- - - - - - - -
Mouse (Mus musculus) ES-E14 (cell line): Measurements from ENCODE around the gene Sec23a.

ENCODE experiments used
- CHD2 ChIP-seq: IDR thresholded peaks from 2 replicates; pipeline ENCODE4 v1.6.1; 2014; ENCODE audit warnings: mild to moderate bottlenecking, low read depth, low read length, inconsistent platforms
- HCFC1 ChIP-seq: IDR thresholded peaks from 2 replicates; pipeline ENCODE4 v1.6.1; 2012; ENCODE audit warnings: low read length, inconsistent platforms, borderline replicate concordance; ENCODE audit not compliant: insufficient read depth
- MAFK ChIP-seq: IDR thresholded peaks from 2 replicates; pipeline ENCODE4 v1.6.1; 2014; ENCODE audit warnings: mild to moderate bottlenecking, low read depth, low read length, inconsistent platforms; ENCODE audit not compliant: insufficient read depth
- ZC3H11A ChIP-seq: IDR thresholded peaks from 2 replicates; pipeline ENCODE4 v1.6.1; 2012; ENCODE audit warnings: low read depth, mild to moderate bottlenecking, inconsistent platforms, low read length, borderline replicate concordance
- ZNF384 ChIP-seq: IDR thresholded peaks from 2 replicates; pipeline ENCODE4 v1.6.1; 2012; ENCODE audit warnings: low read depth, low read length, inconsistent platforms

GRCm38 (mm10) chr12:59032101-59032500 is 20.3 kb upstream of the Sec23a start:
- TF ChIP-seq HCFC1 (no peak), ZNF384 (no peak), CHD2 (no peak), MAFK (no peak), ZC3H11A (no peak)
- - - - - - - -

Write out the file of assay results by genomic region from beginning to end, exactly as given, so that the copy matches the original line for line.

Mouse (Mus musculus) ES-E14 (cell line): Measurements from ENCODE around the gene Sec23a.

ENCODE experiments used
- CHD2 ChIP-seq: IDR thresholded peaks from 2 replicates; pipeline ENCODE4 v1.6.1; 2014; ENCODE audit warnings: mild to moderate bottlenecking, low read depth, low read length, inconsistent platforms
- HCFC1 ChIP-seq: IDR thresholded peaks from 2 replicates; pipeline ENCODE4 v1.6.1; 2012; ENCODE audit warnings: low read length, inconsistent platforms, borderline replicate concordance; ENCODE audit not compliant: insufficient read depth
- MAFK ChIP-seq: IDR thresholded peaks from 2 replicates; pipeline ENCODE4 v1.6.1; 2014; ENCODE audit warnings: mild to moderate bottlenecking, low read depth, low read length, inconsistent platforms; ENCODE audit not compliant: insufficient read depth
- ZC3H11A ChIP-seq: IDR thresholded peaks from 2 replicates; pipeline ENCODE4 v1.6.1; 2012; ENCODE audit warnings: low read depth, mild to moderate bottlenecking, inconsistent platforms, low read length, borderline replicate concordance
- ZNF384 ChIP-seq: IDR thresholded peaks from 2 replicates; pipeline ENCODE4 v1.6.1; 2012; ENCODE audit warnings: low read depth, low read length, inconsistent platforms

GRCm38 (mm10) chr12:59032101-59032500 is 20.3 kb upstream of the Sec23a start:
- TF ChIP-seq HCFC1 (no peak), ZNF384 (no peak), CHD2 (no peak), MAFK (no peak), ZC3H11A (no peak)